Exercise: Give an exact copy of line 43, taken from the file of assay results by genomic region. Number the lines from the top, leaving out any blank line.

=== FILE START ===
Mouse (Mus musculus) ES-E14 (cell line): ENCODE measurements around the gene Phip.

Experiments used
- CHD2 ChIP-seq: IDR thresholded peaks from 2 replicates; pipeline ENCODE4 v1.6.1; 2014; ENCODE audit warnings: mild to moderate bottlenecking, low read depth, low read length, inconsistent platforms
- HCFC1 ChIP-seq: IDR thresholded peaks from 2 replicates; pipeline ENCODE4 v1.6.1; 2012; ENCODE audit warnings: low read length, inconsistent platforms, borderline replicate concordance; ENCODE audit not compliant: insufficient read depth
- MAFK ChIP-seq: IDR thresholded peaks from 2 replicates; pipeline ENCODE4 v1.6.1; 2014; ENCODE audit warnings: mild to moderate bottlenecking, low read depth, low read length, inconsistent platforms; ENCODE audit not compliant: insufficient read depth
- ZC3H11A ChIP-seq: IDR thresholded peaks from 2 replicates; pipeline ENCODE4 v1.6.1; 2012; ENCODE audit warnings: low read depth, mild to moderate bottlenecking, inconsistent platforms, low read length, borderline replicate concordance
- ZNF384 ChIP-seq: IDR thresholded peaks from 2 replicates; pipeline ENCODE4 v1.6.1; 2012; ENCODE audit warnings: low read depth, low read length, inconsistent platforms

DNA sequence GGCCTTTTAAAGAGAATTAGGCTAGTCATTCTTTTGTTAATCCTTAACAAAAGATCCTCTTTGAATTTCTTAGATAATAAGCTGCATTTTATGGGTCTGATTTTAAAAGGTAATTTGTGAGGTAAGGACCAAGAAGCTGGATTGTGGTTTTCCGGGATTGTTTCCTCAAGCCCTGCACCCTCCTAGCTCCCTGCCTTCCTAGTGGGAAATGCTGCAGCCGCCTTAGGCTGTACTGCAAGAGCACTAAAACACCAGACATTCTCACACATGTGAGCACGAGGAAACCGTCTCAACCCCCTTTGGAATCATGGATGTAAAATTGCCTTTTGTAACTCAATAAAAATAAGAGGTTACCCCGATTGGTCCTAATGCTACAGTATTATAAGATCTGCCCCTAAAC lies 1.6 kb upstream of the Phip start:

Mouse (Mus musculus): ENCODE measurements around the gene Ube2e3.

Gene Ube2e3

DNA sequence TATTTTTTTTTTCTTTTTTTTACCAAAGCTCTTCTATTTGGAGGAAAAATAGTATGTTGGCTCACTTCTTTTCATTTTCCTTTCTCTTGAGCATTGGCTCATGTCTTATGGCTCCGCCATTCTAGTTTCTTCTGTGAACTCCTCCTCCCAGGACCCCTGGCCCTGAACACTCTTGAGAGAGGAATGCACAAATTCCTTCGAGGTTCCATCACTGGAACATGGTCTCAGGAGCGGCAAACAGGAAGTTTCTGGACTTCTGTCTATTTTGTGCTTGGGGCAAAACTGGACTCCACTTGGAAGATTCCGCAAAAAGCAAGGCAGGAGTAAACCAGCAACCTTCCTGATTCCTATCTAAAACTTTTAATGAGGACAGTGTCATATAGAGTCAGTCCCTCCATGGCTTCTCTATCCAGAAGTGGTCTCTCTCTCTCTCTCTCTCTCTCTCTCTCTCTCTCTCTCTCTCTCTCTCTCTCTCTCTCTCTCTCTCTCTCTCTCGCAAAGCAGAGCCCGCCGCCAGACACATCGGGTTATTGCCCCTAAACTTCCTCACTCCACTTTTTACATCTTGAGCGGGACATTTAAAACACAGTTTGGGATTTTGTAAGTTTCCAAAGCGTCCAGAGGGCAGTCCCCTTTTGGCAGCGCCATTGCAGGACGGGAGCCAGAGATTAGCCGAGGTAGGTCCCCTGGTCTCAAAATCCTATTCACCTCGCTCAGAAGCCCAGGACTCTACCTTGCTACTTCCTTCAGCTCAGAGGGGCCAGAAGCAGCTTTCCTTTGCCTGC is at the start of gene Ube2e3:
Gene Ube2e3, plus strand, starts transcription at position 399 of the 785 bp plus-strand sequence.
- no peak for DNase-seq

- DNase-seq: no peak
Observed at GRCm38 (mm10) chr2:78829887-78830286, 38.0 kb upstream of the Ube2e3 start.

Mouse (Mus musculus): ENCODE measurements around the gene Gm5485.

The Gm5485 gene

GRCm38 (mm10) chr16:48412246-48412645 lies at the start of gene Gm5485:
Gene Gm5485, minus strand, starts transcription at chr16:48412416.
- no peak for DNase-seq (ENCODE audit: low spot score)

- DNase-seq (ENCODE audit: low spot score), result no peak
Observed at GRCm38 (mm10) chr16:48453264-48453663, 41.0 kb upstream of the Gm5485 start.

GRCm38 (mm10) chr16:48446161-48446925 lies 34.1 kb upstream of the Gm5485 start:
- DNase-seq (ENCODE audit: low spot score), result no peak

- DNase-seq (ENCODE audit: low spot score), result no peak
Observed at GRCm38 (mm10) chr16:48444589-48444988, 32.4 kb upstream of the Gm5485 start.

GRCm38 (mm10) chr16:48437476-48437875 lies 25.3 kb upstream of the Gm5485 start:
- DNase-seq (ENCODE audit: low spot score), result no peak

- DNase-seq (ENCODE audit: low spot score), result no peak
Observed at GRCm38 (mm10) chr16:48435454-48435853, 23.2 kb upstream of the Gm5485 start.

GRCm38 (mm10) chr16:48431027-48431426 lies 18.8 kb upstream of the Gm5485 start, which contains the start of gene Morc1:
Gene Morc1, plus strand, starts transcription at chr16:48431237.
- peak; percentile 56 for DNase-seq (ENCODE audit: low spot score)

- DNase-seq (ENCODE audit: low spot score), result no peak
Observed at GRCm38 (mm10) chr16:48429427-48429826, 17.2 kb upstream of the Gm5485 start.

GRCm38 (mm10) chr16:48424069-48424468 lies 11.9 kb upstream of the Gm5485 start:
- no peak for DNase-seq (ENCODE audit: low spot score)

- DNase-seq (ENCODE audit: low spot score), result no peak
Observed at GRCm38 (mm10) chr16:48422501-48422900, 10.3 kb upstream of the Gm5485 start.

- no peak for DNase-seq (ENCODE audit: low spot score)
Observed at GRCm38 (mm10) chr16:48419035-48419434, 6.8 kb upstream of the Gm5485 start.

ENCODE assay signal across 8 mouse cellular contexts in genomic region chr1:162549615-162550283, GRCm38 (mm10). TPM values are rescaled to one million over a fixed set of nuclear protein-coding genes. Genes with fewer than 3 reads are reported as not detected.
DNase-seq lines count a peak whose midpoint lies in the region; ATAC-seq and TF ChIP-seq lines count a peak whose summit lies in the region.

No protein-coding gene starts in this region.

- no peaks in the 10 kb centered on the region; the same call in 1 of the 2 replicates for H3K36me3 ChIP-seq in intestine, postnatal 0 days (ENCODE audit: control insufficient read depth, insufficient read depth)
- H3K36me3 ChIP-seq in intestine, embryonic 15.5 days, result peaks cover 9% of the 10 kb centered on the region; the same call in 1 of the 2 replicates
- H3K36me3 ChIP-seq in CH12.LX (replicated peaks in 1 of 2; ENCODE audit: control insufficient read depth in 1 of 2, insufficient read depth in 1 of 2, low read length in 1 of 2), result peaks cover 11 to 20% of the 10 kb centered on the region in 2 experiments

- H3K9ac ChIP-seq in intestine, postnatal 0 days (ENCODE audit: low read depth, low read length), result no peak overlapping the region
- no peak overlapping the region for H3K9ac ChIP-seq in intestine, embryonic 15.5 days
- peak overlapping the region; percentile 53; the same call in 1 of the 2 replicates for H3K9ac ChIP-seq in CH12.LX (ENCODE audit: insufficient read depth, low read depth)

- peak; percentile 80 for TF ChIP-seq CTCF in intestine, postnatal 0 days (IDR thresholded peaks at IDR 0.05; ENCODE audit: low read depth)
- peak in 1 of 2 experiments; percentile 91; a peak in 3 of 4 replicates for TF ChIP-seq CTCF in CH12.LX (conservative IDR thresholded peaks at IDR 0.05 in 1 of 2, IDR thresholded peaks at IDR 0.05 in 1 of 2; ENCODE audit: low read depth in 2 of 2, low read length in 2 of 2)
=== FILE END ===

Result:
DNase-seq lines count a peak whose midpoint lies in the region; ATAC-seq and TF ChIP-seq lines count a peak whose summit lies in the region.